Sunday, April 12, 2009

Back to the mountains

The Nehru Institute of Mountaineering (NIM) is one of four government mountaineering institutes in India.  It is heavily subsidized, and teaches everyone from lowlanders who have never seen the mountains to those who grew up in the Himalayan foothills the skills of mountaineering.  Three- and four-week basic, advanced, and search-and-rescue courses begin with walking uphill and end with technical climbing and rescue techniques.

I had originally planned to hike up to meet two of the courses - a basic course and a search-and-rescue course that a friend was on - but my delay by injury meant the courses were on their way back.  But despite my imposed physical limitations, I was well 
received and made a great connection with the Vice Principal, one Major Thapa, who I look forward to working with in the future.  We had time to discuss many aspects of the climbing establishment in India and, more importantly in the short term, arrangements for me to return in the fall to work with one of the courses as a guest instructor.

Friend Sujay's search-and-rescue graduation formalities included the display of ceremonial NIM sweaters, a rite of passage he had experienced twice before on the basic and advanced courses.  Nice!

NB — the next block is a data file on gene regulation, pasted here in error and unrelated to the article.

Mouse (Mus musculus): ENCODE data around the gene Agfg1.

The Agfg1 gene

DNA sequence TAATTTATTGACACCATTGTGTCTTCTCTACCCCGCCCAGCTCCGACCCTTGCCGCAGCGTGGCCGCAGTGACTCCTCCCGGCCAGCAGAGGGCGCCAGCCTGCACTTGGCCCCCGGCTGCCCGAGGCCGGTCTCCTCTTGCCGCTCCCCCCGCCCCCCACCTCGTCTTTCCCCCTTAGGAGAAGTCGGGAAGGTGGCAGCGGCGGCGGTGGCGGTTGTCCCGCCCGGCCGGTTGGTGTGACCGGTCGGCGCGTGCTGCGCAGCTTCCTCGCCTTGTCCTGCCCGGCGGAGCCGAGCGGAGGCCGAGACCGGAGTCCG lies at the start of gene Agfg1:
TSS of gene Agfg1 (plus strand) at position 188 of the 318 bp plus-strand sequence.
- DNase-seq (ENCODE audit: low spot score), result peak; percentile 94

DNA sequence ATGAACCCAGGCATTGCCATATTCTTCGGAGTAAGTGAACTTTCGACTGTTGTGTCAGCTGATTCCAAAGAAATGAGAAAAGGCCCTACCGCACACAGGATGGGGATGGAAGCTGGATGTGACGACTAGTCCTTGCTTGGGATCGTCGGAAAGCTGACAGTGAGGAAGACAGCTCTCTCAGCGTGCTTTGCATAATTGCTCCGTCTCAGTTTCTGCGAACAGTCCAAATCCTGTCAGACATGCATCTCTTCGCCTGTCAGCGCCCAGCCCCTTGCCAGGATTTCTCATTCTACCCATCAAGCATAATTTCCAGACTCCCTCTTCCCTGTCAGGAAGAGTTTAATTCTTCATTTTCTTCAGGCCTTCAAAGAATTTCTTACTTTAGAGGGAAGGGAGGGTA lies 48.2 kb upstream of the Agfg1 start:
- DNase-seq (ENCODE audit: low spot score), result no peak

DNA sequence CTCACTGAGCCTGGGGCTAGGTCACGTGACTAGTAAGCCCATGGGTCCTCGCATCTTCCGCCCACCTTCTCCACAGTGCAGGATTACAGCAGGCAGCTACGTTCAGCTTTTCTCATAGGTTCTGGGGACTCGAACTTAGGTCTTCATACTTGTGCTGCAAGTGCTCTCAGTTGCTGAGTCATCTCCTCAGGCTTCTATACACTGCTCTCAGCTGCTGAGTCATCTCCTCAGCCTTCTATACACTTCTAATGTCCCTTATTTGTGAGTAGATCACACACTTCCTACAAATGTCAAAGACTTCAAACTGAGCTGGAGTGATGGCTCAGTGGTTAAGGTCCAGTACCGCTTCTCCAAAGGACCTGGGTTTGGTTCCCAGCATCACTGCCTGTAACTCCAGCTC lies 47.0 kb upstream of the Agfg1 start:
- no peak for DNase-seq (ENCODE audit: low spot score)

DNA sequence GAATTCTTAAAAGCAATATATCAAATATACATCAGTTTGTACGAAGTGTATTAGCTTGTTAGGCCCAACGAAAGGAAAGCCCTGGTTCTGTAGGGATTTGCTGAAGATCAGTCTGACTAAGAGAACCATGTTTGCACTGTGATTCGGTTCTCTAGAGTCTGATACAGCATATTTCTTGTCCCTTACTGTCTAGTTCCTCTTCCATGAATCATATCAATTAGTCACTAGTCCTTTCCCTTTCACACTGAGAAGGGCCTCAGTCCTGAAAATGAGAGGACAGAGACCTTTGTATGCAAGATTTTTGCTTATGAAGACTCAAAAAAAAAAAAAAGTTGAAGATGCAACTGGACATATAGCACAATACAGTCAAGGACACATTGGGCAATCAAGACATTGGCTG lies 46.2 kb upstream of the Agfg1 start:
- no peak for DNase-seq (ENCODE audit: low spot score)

With some of my readily available time to myself, I walked down to the market in town.  Four women who had been walking around NIM earlier met up with me and invited me to their house the next day after a friendly, if quiet-ish walk downhill.  Why not?  

Her house turned out to be one of those two room affairs tucked next to the market road, one room for everyone to sleep and the other to cook.  Her family was either gone or kicked out, and the afternoon was spent looking at pictures of their family and friends and utilizing their limited-but-much-better-than-my-Hindi English to exchange basic life stats.  They are all about 24 and unmarried, and traditionally generous to their visiting guest.  The ceiling turned out to be a little low for me (probably wasn't planned with 6-foot foreigners in mind!), but the company was fun, and I look forward to seeing them on future trips to NIM and the town of Uttarkashi.

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